Design for Developers

Types of Prototypes

Design for Developers

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Sarah covers some different ways to create prototypes and what their purpose is.


Transcript from the "Types of Prototypes" Lesson

>> Sarah Drasner: So Types of Prototypes. There are actually a number of ways that you can create prototypes. One of them is called Thumbnails. And thumbnails are kind of similar to what you did a little bit earlier today. But they're a little bit messier, thumbnails are messages to yourself. And they're not really intended to communicate with anyone but you.

It's a really quick scribbling drawing so that you can understand something really quick and toss out ideas really fast. So you can ot something down, put something in a corner. Some of the thumbnails that I've made, I don't even remember what they're for, [LAUGH]. I look at them, and I'm like, what is this?

Did the dogs make this, this is crazy. Storyboards are one step up in fidelity from there. So once you've made a few thumbnails, you can toss those ideas out and make something a little bit higher fidelity so you can explain some concepts to coworkers and stuff. What I like about the thumbnails is that there's such a low commitment.

So you don't feel bad about trashing an idea. So you really wanna get into this thing of like this idea is not valuable, and I'm not so attached to it that if I decided to go in a different direction it's a big deal. You want it to be very disposable at this stage.

Storyboards have a slightly higher commitment because you're actually making them in a way that you can communicate. But they don't have to be super crazy, either. I used to think of storyboards and I'm like I'm not gonna make a comic book before I make an animation or user flow, that sounds like a lot of work.

So maybe make it just enough fidelity to people to kinda understand where you are coming from and know higher, again if they wanna throw that idea out that's okay you are not like crying sin you soup later, that evening. I quite like making low fidelity prototypes. I made this for a client once because, they had some concepts that they had for how we should do a welcoming user flow.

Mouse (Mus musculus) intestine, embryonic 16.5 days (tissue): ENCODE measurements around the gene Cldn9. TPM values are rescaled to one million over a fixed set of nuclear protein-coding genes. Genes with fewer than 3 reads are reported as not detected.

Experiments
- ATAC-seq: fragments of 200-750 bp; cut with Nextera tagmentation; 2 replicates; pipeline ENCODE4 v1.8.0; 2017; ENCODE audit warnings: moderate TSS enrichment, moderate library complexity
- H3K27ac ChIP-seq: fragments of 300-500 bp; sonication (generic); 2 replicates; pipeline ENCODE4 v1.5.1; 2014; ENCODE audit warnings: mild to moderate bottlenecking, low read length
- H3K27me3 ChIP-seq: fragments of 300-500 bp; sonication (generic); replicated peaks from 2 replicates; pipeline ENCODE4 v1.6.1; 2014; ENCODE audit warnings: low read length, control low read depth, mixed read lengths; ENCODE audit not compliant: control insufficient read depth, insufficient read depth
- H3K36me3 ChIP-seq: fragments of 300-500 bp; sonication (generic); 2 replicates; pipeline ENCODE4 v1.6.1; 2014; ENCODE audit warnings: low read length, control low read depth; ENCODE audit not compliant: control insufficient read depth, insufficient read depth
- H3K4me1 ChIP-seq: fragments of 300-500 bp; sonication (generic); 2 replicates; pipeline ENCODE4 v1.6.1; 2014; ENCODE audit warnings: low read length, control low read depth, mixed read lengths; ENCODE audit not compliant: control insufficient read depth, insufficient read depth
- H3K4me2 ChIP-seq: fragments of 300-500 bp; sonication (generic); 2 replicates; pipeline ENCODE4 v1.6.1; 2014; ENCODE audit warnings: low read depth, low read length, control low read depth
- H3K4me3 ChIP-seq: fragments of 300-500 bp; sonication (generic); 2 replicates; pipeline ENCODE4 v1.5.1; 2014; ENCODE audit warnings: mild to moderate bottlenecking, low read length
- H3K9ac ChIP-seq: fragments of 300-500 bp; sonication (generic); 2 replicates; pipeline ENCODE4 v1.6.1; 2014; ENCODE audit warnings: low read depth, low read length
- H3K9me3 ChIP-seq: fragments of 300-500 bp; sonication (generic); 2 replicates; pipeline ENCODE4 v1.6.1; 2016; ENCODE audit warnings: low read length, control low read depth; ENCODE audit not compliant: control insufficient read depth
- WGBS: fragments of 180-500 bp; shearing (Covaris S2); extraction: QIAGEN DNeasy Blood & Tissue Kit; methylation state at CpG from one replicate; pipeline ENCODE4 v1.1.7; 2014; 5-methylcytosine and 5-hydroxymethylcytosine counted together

You know when you go to Slack and you first join and it shows you a bunch of things. So I was doing this kind of like, well, we could show it this way and this way and this way and I made this in code and animated it. It's like an SVG animation, but it's super low fidelity, right?

If tomorrow they were like no, I don't want that, no big deal. However, if they did want that, since it's in code I could steal the eases and some of the animation and make it fix it up a little bit for production kind of. And I know that the eases are the same thing that they wanted too.

So it can be a really effective way of communicating without building everything into an entire system. Some systems are actually really, I worked on some applications that are really big for really big clients, where they have all sorts of legacy code. You're pulling through React and Angular, [LAUGH] and it's like, is that Backbone?

My God, [LAUGH] and so you don't necessarily want to in order to show an animation, go through all of those layers and really figure it out before showing a concept, right? Even if you have a dove branch. So, other people make low-fi prototypes on code pen two. This one by Yoseph Becker is really cool because it is actually interactive.

So that little hand, that's me actually going through this pen and moving things around. So, that's an effective way of showing what a gesture might look like to a client. They get the idea of what that might look like. I also do more high fidelity prototype, so here's an example.

It's not in the whole code base again, it's just a small piece. But I make all of the little pieces so that they can see how that one thing might work once it was built. And if they like it, then again, I clean it up and make it a little bit more.

I mean in this case, it's a React component so I could kinda put it in, and work with it that way, right?
>> Sarah Drasner: You can also do stuff like screenshot the site and absolutely position just the piece that you're trying to animate. I used to have a really good example of this, but I think I'm probably not allowed to show it anymore.

I just haven't to ask them instead of like having everything like putting it all into your code base you can screenshot the site and then absolutely position just what you need to show, and then they really get the sense of it. And the funny thing about that one is, like, showing this to CEOs, like they really believe it's the site, so then they're like, have you ever seen someone walk into a glass window or something?

They're like, wait, why can't I click on it? I'm like, it's just a screenshot, man.

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